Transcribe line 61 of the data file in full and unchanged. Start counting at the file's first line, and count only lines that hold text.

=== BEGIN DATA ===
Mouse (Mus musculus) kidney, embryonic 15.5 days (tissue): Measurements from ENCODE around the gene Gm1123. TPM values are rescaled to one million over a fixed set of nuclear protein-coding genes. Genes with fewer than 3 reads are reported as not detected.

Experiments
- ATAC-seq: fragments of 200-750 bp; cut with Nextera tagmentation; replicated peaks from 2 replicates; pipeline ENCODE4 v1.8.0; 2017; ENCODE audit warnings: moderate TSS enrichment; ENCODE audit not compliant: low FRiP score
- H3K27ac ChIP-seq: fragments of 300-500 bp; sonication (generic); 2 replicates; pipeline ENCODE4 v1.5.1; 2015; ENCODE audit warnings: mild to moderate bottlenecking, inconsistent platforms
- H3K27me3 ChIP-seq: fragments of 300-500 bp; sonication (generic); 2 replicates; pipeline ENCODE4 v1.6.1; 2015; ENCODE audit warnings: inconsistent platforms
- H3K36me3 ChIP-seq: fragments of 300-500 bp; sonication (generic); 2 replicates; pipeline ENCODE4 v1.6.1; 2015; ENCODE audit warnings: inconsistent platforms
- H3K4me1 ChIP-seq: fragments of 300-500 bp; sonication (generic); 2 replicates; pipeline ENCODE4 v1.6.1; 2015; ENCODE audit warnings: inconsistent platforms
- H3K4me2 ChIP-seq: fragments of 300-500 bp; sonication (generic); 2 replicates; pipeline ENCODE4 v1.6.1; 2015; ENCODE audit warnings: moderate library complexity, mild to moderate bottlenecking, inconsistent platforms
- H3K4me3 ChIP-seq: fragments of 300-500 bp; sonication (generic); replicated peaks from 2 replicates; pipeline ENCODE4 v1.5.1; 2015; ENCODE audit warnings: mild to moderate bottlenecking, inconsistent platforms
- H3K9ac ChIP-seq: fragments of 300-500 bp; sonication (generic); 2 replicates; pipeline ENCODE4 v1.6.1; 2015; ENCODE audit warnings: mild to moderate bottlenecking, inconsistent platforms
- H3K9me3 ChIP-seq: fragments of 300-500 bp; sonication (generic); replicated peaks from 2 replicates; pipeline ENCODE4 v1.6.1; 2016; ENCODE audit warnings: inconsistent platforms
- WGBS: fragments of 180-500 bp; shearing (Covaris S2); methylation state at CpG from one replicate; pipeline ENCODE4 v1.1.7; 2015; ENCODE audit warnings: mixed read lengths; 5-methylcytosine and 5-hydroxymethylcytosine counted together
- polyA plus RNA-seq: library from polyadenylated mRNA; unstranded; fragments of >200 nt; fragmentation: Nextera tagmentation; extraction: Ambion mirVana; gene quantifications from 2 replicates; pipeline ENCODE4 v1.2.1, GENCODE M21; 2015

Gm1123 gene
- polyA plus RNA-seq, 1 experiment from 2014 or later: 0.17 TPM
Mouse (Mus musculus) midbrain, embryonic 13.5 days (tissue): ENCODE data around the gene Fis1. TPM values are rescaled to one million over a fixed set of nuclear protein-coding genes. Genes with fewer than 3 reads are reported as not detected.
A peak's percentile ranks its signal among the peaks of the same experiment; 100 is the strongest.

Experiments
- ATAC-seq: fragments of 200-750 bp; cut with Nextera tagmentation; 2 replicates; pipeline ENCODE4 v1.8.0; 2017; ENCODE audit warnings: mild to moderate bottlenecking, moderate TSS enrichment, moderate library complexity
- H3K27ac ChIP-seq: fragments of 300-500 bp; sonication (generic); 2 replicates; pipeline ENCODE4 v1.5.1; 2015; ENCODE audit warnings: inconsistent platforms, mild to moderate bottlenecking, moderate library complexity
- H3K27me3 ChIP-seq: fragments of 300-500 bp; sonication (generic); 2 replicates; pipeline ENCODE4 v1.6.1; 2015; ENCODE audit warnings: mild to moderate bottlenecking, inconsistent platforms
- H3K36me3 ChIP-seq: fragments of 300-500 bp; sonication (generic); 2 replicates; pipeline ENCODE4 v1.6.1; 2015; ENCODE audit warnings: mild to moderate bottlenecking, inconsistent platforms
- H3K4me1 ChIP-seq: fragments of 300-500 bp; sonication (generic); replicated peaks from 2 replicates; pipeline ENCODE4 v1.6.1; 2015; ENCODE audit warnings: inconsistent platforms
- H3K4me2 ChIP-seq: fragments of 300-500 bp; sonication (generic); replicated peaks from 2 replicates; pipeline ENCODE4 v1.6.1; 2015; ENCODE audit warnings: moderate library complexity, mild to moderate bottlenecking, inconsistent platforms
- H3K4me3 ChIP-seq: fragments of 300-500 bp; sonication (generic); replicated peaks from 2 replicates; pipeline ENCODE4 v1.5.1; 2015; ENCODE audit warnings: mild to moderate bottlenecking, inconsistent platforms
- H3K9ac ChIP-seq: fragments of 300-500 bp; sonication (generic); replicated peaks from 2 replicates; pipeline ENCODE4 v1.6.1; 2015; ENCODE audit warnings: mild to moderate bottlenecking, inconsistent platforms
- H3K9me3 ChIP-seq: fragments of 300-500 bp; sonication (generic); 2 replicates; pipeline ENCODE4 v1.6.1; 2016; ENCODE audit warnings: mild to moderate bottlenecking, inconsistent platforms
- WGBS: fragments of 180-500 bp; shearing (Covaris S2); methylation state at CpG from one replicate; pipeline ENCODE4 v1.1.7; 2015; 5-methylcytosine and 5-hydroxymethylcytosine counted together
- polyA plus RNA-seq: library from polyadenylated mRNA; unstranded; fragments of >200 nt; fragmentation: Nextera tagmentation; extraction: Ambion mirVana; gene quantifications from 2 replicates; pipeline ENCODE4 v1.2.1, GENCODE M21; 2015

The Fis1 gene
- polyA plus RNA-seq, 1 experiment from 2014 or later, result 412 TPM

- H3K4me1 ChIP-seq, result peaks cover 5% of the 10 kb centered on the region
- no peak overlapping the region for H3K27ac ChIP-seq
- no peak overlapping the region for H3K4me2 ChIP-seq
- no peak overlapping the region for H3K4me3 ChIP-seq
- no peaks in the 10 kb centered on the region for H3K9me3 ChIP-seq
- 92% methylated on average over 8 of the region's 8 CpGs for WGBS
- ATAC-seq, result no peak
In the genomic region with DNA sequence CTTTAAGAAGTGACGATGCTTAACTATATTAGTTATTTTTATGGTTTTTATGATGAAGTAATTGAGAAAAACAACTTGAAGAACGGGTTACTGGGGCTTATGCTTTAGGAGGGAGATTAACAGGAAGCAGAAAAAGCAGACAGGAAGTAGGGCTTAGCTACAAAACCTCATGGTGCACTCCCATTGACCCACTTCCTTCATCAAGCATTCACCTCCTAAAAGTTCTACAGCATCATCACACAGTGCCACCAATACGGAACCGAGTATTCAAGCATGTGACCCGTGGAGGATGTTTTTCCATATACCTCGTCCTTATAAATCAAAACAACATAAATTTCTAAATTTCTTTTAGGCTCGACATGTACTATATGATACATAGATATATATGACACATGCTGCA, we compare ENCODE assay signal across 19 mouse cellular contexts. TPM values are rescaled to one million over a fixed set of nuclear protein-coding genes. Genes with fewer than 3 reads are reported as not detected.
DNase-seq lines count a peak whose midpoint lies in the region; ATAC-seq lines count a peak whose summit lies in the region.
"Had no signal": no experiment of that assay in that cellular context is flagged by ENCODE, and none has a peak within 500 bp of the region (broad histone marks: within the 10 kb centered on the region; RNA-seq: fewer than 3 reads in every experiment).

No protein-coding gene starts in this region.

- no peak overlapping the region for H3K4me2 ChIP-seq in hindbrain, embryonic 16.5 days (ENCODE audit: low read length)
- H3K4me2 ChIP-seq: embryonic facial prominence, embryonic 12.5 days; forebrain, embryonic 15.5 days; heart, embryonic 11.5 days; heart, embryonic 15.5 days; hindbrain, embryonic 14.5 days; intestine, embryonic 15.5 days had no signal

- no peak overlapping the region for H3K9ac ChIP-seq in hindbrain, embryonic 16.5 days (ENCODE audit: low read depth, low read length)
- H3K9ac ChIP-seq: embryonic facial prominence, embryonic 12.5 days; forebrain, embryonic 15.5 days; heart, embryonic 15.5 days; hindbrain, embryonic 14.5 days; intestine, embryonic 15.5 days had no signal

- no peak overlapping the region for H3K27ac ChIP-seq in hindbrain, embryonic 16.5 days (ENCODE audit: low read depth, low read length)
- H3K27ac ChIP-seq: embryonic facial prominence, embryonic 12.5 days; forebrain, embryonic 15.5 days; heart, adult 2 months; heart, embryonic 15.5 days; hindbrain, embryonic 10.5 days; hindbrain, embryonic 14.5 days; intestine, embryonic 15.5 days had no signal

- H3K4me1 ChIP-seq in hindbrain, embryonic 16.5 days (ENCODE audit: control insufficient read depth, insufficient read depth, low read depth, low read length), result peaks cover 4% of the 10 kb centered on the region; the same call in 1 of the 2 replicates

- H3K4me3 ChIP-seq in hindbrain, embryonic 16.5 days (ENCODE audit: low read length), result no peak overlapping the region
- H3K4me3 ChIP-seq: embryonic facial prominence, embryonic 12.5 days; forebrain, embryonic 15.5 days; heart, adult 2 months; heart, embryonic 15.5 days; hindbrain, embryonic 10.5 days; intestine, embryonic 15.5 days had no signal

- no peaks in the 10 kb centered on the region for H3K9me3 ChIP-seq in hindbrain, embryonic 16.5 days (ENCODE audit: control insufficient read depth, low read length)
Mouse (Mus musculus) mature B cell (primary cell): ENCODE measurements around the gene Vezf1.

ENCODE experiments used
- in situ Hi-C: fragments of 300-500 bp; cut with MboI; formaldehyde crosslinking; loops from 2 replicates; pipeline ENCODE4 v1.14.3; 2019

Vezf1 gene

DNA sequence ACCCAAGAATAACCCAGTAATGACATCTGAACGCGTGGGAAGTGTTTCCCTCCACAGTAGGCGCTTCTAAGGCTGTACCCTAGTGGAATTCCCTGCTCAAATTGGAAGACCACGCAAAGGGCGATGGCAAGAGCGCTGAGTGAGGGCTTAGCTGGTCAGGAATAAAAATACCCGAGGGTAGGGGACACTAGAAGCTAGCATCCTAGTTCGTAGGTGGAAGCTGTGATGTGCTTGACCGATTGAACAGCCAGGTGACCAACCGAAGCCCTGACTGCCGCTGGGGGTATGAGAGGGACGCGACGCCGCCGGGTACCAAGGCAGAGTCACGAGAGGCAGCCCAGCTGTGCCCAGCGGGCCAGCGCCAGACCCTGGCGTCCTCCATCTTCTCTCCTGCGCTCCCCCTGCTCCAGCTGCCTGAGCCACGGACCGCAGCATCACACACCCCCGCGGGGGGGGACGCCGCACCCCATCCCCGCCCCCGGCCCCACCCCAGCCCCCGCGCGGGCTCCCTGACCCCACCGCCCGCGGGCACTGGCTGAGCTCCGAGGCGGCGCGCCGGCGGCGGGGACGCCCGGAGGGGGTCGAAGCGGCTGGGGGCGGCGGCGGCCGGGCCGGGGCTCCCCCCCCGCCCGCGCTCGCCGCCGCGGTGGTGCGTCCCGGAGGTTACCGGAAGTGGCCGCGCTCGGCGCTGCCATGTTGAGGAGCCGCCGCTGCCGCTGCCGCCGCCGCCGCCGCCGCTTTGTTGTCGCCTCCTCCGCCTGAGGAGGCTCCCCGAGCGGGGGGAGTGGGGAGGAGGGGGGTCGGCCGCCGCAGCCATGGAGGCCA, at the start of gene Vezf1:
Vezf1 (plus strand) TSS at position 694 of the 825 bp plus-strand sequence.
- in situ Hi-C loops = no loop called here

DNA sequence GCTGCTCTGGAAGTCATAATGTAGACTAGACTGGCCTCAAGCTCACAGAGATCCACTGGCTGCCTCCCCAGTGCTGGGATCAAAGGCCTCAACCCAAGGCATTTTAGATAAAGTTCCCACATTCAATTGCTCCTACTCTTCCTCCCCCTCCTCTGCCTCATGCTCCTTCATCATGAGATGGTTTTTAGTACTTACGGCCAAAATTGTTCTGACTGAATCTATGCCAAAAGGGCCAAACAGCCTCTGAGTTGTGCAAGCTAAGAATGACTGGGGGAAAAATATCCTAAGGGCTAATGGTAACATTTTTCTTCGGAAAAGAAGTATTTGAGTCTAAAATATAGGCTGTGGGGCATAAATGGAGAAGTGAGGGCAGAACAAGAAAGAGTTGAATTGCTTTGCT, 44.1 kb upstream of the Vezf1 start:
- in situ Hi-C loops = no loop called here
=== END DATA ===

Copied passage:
- in situ Hi-C loops = no loop called here